• 1-Naphthaleneacetic Acid (NAA): This is utilized to enhance overall plant growth. Its applications include breaking dormancy and apical dominance, shortening internodes in plants like apple trees, preventing abscission, promoting uniform flowering and fruit ripening (e.g., in pineapples), and serving as a crucial ingredient in various commercial plant-rooting horticultural products.
  • Indole-3-Butyric Acid (IBA): Belonging to the auxin family, this plant hormone is employed in agriculture and tissue culture to foster the growth of plant roots. Its applications extend to initiating the formation of adventitious roots in cultured tissues, stimulating callus development, and is considered a precursor of indole acetic acid (IAA).


Another pivotal growth hormone, cytokinin, is predominantly produced in areas where cell division occurs, primarily in a plant's roots and shoots. Cytokinins play a multifaceted role in plant development, contributing to the production of new leaves, stimulating lateral shoot growth, and enhancing leaf longevity.

What do Cytokinins do?

  • Disrupt bud and seed dormancy
  • Delay aging of flowers and leaves
  • Induce cell division in mature tissues (applied in tissue culture)
  • Stimulate lateral bud growth
  • Promote cell division
  • Overcome apical dominance
  • Stimulate lateral shoot growth
  • Assist in forming new, healthy leaves

Traditionally used in conjunction with auxin, cytokinin facilitates root and shoots development. Initially observed on tobacco leaves, where cell proliferation depended on the presence of auxins and yeast, it was later identified as Kinetin. While Kinetin is not a natural hormone, plants produce their own cytokinins, primarily in the root apexes and developing shoots.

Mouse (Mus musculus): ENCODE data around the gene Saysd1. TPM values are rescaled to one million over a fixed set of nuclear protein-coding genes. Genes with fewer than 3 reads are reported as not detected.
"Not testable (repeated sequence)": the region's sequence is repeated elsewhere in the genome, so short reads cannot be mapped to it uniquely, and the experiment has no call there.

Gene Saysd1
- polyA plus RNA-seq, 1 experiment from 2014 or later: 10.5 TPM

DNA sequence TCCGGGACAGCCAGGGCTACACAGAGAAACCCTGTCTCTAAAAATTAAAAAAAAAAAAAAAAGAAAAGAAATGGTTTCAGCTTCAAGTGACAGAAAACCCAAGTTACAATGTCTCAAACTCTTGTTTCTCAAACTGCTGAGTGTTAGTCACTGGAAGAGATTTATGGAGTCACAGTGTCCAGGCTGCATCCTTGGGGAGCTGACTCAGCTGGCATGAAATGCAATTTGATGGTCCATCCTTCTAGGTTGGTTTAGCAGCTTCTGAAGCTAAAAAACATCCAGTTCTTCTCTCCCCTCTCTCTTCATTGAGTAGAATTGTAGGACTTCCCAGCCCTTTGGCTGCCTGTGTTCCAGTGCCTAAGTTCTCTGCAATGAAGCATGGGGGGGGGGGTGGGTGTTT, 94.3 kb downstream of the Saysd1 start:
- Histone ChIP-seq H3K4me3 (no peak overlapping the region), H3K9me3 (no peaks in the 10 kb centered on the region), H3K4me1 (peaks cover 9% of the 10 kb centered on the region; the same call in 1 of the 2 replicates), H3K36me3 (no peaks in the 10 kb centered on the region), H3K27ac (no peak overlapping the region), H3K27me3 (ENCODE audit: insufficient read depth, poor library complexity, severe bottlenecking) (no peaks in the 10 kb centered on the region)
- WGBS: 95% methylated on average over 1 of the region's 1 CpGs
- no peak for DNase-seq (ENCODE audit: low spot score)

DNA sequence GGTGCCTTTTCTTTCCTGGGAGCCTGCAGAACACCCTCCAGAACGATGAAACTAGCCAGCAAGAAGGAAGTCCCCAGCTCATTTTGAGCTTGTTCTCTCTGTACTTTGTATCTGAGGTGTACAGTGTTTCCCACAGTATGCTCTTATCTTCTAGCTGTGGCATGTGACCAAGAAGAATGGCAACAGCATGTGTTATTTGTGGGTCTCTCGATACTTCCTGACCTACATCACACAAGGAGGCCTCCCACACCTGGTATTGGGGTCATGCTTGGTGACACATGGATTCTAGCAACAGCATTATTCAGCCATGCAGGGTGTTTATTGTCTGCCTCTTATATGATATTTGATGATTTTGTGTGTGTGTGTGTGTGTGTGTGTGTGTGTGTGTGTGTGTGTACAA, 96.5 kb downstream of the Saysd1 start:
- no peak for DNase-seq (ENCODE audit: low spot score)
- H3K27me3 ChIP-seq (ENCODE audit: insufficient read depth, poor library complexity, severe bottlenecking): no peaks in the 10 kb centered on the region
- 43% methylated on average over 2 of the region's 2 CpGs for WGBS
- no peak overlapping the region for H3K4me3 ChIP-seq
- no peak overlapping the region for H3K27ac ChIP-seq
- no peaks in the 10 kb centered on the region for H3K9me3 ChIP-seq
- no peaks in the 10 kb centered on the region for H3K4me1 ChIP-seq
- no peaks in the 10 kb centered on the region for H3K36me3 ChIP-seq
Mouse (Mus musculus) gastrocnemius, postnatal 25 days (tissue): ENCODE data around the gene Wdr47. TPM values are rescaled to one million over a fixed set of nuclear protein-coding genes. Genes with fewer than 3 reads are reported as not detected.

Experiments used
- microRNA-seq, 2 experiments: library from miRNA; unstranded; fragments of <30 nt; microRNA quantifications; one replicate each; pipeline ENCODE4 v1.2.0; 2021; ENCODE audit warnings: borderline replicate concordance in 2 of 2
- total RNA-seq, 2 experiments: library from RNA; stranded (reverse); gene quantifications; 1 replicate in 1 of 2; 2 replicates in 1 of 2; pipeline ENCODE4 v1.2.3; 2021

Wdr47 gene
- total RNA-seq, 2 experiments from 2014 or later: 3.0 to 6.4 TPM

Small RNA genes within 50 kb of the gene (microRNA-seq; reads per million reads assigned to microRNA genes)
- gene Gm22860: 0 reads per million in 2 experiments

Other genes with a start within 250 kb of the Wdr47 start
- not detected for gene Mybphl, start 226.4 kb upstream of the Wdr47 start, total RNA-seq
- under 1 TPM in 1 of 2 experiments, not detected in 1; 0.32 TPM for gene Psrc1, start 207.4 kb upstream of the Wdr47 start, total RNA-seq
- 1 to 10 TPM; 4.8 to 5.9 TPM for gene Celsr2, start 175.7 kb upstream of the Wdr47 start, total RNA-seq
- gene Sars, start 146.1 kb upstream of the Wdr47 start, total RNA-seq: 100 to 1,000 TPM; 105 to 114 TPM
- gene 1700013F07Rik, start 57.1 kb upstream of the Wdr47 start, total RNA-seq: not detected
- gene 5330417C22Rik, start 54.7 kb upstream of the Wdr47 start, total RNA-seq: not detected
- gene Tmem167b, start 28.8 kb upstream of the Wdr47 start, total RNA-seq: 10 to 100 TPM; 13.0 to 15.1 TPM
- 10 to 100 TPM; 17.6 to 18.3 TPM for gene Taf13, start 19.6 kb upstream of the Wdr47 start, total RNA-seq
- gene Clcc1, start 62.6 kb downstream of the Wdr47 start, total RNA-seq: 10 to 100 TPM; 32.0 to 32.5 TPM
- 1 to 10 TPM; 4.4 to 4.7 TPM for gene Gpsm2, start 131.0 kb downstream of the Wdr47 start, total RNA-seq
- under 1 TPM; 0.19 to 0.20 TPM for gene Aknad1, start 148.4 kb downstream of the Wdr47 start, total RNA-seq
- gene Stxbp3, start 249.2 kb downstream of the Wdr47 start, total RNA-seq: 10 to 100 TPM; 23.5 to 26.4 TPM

Cytokinins Used In The Tissue Culture Application

Cytokinins occurring naturally are exclusively derived from purines. However, synthetic purine-derived cytokinins, such as kinetin, zeatin, and 6-benzylaminopurine, exist. Additionally, there are synthetic phenylurea-derived cytokinins like diphenylurea and thidiazuron. Among the naturally occurring cytokinins, zeatin and 2iP (2-isopentenyl adenine) find applications in plant tissue culture.

  • Benzylaminopurine (BAP): This synthetic cytokinin, a plant growth regulator, fosters plant development in growth media. Its applications include influencing growth, inducing blossoms, and enhancing fruit yield by stimulating cell division. Additionally, it modifies MS media for shoot initiation, stimulates seed germination, and seamlessly supplements various culture media such as MS, Gamborg’s, and Chu’s N6.
  • Kinetin: This synthetic cytokinin, added to growth media with auxins like Murashige and Skoog media, stimulates cell division, promoting robust plant growth. It is versatile, inducing callus development and initiating shoots in later stages, making it a key component for shoot induction and proliferation in plant tissue culture.


In 1926, Japanese scientist Eiichi Kurosawa isolated gibberellins from the fungus Gibberella Fujikuroi while investigating the "foolish seedling" disease in Oryza sativa. These tetracyclic diterpenes, characterized as approximately 136 types (GA1, GA2, GA3...GAn), are synthesized from glyceraldehyde-3-phosphate in the young tissues of the shoot and developing seed.

Among them, only a few serve as bioactive hormones, promoting the growth of various plant species such as Zea mays, Sesamum indicum, Pennisetum glaucum, and Avena sativa. Gibberellins are transported within plants through the xylem or phloem.

What do Gibberellins do?

  • Induces hyper-elongation of stems through cell division and elongation (GA1).
  • Promotes stem elongation in response to prolonged daylight.
  • Facilitates germination in seeds requiring cold or light.
  • Stimulates enzyme production during cereal grain germination.
  • Induces maleness in dioecious flowers.

Gibberellins Used In The Tissue Culture Application

Gibberellins serve as pivotal components in tissue culture, contributing significantly to the induction of de novo regeneration and playing essential roles in shoot organogenesis, somatic embryogenesis, and callus regeneration. These functions highlight their importance in promoting the growth and development of plant tissues in controlled culture environments, making them valuable tools in various applications of plant tissue culture techniques.